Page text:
A coronavirus vaccination centre has opened its doors at The Black Country Living Museum, known to millions of Peaky Blinders fans as the backdrop for numerous scenes from the hit TV drama.
Council and museum staff at the West Midlands attraction, which preserves the history of the Black Country through dozens of reconstructed shops, houses and industrial areas, cleared away snow to allow the 26-acre site to open as planned on Monday.
Conference and exhibition space at the site is being used to provide reception, waiting and vaccination areas at the museum in Dudley.
The Black Country Living Museum in Dudley. The open air museum, which has previously been used as a set for the BBC drama Peaky Blinders, is now being used as a covid vaccination centre.
— PA Images (@PAImages) January 25, 2021
Museum Chief Operating Officer Natasha Eden said: “Our remit is to be here for our community and for the area of the Black Country. We can’t do that as much as we’d like to at the moment – with the museum being shut.
“This really give us an opportunity to be here for our community in these extraordinary times – and for people to come somewhere they’re familiar with and where they feel comfortable.
“When we got the approach from the NHS we were really glad that they had thought about us and that they wanted us to be involved.”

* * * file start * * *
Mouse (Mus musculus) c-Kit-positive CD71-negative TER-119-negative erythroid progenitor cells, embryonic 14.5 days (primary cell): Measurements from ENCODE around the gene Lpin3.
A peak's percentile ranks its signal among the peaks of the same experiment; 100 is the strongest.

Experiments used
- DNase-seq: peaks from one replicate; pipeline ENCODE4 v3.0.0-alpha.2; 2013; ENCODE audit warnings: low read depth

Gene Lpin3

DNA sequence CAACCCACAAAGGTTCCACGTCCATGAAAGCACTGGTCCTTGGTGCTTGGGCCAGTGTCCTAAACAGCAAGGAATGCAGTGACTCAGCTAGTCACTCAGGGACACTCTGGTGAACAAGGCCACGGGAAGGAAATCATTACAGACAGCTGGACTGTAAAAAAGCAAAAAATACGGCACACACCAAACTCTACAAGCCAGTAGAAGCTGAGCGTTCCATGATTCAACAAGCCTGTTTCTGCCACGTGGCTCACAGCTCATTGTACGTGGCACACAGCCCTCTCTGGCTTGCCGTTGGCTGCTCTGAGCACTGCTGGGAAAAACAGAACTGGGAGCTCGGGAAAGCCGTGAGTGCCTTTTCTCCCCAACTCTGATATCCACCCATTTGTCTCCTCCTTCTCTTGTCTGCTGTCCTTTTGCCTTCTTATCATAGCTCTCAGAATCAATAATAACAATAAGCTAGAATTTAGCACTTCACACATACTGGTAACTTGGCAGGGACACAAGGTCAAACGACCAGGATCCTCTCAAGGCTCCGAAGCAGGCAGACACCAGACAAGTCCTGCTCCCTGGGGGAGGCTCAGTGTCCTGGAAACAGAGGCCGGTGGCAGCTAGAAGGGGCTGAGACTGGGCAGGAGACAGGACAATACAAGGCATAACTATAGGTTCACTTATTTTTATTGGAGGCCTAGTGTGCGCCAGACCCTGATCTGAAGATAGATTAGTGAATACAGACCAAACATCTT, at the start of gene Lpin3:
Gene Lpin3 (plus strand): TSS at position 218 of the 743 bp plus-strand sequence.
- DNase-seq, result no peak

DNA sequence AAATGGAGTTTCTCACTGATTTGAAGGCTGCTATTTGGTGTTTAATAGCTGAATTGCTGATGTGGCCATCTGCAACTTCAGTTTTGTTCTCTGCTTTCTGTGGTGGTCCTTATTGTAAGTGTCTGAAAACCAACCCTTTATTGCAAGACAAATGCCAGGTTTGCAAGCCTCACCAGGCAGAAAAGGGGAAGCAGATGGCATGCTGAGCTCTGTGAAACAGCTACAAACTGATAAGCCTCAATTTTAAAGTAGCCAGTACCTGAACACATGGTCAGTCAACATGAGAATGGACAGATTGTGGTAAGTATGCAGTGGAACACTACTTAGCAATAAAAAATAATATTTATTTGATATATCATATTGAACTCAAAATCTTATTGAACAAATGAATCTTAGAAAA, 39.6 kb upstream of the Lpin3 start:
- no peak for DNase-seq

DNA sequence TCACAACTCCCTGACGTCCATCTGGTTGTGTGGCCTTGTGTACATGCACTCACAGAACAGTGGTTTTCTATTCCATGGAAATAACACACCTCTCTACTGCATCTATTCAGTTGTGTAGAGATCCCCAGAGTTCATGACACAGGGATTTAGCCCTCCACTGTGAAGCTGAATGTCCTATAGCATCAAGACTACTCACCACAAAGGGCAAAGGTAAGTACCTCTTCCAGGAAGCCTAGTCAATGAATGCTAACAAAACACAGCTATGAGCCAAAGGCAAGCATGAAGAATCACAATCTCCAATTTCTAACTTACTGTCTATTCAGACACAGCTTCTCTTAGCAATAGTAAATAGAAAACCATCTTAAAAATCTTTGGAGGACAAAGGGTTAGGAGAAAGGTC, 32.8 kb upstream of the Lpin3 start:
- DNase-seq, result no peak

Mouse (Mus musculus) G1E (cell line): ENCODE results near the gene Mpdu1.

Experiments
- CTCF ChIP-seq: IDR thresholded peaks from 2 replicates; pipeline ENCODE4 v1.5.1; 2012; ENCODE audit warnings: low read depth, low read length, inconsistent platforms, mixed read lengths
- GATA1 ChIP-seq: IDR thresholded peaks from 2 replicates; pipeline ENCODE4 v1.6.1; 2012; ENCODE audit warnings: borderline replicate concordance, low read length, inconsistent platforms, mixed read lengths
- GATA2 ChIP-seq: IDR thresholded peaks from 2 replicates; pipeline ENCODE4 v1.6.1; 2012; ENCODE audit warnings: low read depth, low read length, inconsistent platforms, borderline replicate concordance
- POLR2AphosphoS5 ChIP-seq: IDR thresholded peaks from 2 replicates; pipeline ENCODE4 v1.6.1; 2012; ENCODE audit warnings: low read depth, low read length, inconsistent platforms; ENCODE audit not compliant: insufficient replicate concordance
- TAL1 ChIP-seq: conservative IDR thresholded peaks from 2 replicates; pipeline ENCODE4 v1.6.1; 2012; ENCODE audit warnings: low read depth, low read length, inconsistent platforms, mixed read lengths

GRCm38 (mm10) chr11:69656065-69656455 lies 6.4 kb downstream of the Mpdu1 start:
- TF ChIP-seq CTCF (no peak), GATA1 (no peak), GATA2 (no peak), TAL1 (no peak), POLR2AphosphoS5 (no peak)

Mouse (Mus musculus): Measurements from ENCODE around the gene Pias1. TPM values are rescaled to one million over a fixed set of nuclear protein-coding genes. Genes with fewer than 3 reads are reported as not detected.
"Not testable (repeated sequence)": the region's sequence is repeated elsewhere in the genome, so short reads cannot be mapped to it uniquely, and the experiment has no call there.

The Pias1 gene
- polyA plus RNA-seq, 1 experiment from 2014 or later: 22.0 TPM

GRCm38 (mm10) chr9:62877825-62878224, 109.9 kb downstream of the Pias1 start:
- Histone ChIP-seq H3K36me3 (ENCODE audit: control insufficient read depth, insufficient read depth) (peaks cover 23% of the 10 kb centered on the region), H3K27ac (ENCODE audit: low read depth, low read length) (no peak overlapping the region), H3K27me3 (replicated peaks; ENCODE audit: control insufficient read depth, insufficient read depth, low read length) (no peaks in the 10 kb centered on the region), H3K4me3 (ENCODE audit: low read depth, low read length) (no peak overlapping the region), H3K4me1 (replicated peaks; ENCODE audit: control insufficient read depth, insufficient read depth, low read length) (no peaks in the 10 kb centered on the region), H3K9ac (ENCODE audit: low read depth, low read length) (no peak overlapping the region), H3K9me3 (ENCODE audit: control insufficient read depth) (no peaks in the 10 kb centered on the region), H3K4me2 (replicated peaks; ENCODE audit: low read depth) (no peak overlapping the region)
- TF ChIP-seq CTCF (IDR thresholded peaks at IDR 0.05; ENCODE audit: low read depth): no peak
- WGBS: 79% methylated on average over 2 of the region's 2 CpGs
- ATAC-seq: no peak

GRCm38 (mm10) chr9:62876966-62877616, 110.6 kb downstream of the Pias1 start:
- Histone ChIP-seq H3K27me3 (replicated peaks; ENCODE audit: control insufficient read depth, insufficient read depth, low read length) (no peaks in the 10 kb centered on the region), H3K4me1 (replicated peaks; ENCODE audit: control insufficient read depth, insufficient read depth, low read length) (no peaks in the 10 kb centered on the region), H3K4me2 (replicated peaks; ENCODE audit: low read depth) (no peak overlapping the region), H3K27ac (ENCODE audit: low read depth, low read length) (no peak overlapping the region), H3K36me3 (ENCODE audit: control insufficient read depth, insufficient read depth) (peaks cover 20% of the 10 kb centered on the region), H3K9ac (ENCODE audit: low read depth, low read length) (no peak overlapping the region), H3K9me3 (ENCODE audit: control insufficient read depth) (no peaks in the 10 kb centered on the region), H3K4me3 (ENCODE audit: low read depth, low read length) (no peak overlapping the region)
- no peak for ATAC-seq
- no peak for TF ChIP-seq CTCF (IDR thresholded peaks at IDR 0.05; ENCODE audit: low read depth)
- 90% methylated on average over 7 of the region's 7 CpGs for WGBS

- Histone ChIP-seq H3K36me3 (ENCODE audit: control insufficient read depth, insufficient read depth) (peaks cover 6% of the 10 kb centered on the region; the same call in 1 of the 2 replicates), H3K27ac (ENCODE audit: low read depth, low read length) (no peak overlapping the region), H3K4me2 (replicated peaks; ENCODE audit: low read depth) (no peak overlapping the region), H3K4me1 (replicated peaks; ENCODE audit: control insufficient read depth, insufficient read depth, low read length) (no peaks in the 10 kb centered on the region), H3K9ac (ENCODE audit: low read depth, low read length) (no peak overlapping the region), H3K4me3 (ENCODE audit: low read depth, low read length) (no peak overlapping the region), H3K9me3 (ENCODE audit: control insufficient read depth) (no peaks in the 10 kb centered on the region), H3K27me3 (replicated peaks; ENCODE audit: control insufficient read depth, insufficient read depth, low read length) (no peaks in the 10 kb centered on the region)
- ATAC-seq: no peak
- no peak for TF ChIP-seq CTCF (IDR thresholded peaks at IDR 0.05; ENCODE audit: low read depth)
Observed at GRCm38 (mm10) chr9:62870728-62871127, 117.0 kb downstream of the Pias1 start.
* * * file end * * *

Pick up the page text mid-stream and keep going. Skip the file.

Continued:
The museum’s COO added: “We took that as a massive compliment – that an organisation that’s well-known for welcoming people for great days out and to learn about the Black Country can actually turn its hand to supporting this as well.
“Everyone has come together as much as they can to make sure that this can be a great success.”
The new vaccine centre, confirmed last week by the NHS’s Black Country and West Birmingham clinical commissioning groups, has been described as a “game-changer” for Dudley and the surrounding area.
It is offering invite-only vaccines, with patients receiving letters to attend appointments, prioritising jabs for people most at risk of complications from Covid-19.
People are being urged not to call or contact the museum directly, but wait to be written to by the NHS.
Pharmacists Davinder Manku and Josh Athwal were among the first people to receive an injection of the Oxford/AstraZeneca vaccine at the museum.
Among the Peaky Blinders scenes filmed at the museum – where a canalside area is transformed into Charlie Strong’s Yard – was the show’s infamous tea party scene.
Attractions at the open-air museum, which has organised Peaky Blinders Nights allowing fans to walk in the footsteps of their favourite characters, include a chain-making shop, a 1920s cinema and an 18th century pub which was moved brick-by-brick to the site.